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Balancing broom handles, swiping tablecloths, downing pints… Smooth Moves introduces truly unique concepts for the Wii Remote...
Emerging from a hugely triumphant worldwide launch, many gamers and newcomers are still struggling to get their hands on the Wii as Nintendo attempts to cope with the sheer demand of those tuned into their energetic vision for the future of videogames. For those lucky enough to have their hands upon one, there is just one niggling uncertainty... the need for more games that aren't tired old ports with gimmicky features or merely mini-game compilations.
Suggesting that Nintendo has learnt from its own mistakes about the importance of getting titles to the market early on, Wario and the gang make a swift return in the latest title in the highly irreverent WarioWare series. It may be another mini-game compilation to join the likes of Rayman Raving Rabbids and Wii Play, but you can be sure Wario will always make others seem tame and relatively redundant in comparison.
Initially conceived around the pickup-and-play nature of the GameBoy Advance, the WarioWare series has won over gamers with its intense gameplay, crude presentation, and downright insanity. Featuring a rapid succession of mini-games to test your timing, nerve, and reactions, the WarioWare series highlights Nintendo's philosophy towards targeting wider audiences with simplistic yet nonetheless entertaining concepts and seems a natural fit to continue the early charge behind Wii.
Taking full advantage of the Wii Remote, WarioWare Smooth Moves replaces the sole necessity of pressing buttons at the right time with a variety of 'Forms' to master. Specific ways to hold the Wii Remote (or the 'Form Baton'), Smooth Moves features 19 different Forms that will have you sweeping like a 'Janitor', holding the Remote above your head in tribute to 'The Mohawk' or standing proudly with the Remote by your hip to emulate 'The Big Cheese' - as the game insists from the start, this is one game to play without any inhibitions!
Many of the characters from previous WarioWare titles make a return in Smooth Moves, along with a handful of equally bizarre, new additions to the cast. From the Nintendo fanboys, 9-Volt and 18-Volt, with their collection of classic Nintendo themed mini-games to the Bronx cabbies Dribble and Spitz, each character has their own back-story that does little else but to add to the madness that makes up a WarioWare game. Smooth Moves continues the series trend with a huge number of immensely creative, varied and most importantly fun, games to play. Whether it's guiding a paper plane past obstacles by holding the Wii Remote like a pen, or attempting to pull a tablecloth away without smashing any plates, Smooth Moves features some of the most inventive ways to use the Wii Remote and will hopefully provide inspiration for other developers looking to use the device in imaginative ways. Intelligent System's obsession with the weird and frankly obscene carries on throughout Smooth Moves, the obligatory nose picking games are there, whilst further tasks find you hitting old men and scrubbing the backside of a dirty cow!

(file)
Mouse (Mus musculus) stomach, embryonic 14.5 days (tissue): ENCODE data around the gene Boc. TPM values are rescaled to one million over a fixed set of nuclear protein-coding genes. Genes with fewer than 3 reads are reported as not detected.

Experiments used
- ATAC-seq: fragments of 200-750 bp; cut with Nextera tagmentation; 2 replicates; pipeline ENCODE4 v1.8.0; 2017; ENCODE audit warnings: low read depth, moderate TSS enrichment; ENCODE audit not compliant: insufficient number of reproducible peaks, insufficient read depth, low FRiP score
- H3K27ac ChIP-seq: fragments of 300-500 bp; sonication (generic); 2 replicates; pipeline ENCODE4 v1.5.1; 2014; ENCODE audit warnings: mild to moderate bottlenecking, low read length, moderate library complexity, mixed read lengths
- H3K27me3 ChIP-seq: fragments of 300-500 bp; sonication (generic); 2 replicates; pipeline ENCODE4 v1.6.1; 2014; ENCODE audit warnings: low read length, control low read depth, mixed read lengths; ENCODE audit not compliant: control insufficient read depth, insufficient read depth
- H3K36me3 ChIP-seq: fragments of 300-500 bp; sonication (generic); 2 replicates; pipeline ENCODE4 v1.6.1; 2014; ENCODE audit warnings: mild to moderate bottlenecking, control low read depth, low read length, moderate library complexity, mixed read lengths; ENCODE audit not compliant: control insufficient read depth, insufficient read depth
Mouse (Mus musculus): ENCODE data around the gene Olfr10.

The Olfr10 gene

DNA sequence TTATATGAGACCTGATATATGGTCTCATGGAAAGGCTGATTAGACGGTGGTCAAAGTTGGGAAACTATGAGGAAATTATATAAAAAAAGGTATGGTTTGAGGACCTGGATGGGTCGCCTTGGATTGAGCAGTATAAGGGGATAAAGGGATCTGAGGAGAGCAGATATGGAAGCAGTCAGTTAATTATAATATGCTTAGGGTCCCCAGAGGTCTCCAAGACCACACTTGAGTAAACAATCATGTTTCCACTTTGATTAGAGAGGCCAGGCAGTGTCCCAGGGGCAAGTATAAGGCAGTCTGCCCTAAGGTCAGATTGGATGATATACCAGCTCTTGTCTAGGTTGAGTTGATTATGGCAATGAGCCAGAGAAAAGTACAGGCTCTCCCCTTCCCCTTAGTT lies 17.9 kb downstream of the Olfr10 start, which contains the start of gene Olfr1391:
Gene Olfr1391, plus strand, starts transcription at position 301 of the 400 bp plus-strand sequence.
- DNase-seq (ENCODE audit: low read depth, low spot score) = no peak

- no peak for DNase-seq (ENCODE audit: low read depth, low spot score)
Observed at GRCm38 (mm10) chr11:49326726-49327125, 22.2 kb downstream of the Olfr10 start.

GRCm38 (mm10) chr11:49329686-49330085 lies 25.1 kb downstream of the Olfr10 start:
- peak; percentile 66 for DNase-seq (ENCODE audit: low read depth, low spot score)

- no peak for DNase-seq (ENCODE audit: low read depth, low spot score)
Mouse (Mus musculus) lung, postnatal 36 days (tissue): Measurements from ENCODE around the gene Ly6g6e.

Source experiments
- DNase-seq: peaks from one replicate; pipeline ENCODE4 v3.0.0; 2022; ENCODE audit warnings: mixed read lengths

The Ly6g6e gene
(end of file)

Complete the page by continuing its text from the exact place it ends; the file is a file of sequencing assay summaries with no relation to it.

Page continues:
One word of caution, Smooth Moves is a game designed to test exactly how strong the connection between the Wii Remote and the strap actually is. Games that challenge you to drop the Wii Remote like a Yo-Yo or throw it to the side seem a little risky given the recent media furore, whilst the intensive twisting and turning that it has to undergo seems destined to test the durability of the safety device.
Like its predecessors, the sheer pace at which Smooth Moves throws games at you overcomes the shallow and repetitive issues that typically affect mini-game compilations, although the increase in different techniques compared to previous titles in the series is both a blessing and a curse. Undeniably a great example of the Wii in action and the possibilities that are impossible on any other format (trying doing the 'Sketch Artist' with a SixAxis), the occasional moment when the Wii Remote wont react properly or you unknowingly complete the game without performing the correct technique, makes it feel slightly more flawed compared to its predecessors. While anybody who refuses to play the game's properly (which includes holding the Wii Remote by your nose to perform 'The Elephant') should be banned from ever playing Wii, it is perhaps a little too easy to cheat the system with some particular Forms which leaves the game feeling a little more gimmicky then previous titles in the series.
With over 200 different mini-games, it's possible to rush through the game in a matter of hours; however, Smooth Moves has genuine long-term appeal because of the score based nature of the games, each getting progressively faster, more insane and as a result more enjoyable, the better that you perform. On top of this, there's an arrangement of slightly more comprehensive mini-games on offer such as a 3D update to the NES classic Baloon Fight and a handful of multiplayer modes, whilst those who stick with it will open up further treats such as a music conductor's game - possibly a precursor to the excellent Wii Music demonstrated at E3'06?
WarioWare: Smooth Moves may not fill the void for an original Wii title with depth that doesn't have Twilight Princess in the title, but it's nonetheless an essential title to continue the Wii's charge towards attracting new audiences.
Nintendo fans will need little reminding of the qualities of the WarioWare series; if you've never had the fortune before, make sure to pick this up and prepare for one of the most insane and enjoyable experiences offered by a videogame.
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